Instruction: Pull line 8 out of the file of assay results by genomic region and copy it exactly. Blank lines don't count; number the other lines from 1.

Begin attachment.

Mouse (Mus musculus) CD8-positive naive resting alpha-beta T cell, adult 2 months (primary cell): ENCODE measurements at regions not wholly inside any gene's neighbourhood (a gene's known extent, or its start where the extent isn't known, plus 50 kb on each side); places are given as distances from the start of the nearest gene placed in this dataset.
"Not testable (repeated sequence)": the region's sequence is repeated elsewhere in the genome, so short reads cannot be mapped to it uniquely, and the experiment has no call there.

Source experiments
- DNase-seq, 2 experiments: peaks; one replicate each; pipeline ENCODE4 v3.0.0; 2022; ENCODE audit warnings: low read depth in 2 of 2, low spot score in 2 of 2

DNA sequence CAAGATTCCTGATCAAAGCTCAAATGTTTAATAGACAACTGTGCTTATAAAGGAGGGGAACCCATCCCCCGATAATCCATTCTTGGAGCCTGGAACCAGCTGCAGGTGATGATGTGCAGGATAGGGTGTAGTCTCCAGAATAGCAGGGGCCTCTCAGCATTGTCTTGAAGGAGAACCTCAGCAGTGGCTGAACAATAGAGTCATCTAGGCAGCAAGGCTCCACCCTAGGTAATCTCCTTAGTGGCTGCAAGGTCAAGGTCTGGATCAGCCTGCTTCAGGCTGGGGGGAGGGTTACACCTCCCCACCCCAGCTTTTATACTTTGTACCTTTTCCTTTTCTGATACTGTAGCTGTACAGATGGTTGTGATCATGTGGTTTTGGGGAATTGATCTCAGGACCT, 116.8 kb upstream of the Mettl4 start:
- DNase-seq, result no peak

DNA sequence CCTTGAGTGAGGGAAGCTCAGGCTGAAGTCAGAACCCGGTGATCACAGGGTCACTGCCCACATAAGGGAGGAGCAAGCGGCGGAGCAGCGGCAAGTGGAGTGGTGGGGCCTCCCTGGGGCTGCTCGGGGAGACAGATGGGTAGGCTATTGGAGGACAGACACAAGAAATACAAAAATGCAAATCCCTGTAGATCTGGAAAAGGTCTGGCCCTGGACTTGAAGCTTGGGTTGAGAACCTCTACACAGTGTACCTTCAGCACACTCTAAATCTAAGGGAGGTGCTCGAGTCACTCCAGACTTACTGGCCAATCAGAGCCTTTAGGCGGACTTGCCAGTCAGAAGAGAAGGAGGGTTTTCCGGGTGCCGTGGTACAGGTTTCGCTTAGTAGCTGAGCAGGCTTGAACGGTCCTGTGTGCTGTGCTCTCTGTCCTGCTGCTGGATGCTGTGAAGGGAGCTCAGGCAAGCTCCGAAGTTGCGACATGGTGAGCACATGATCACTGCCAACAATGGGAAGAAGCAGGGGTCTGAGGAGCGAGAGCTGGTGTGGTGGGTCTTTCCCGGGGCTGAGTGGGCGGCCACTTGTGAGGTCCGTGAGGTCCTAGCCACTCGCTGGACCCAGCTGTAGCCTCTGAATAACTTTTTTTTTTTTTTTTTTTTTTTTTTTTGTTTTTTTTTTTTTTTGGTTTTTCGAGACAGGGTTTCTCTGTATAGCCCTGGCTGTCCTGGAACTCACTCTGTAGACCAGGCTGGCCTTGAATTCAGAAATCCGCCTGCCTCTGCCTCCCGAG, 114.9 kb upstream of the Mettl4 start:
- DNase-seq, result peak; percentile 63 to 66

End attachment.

- DNase-seq, result peak; percentile 63 to 66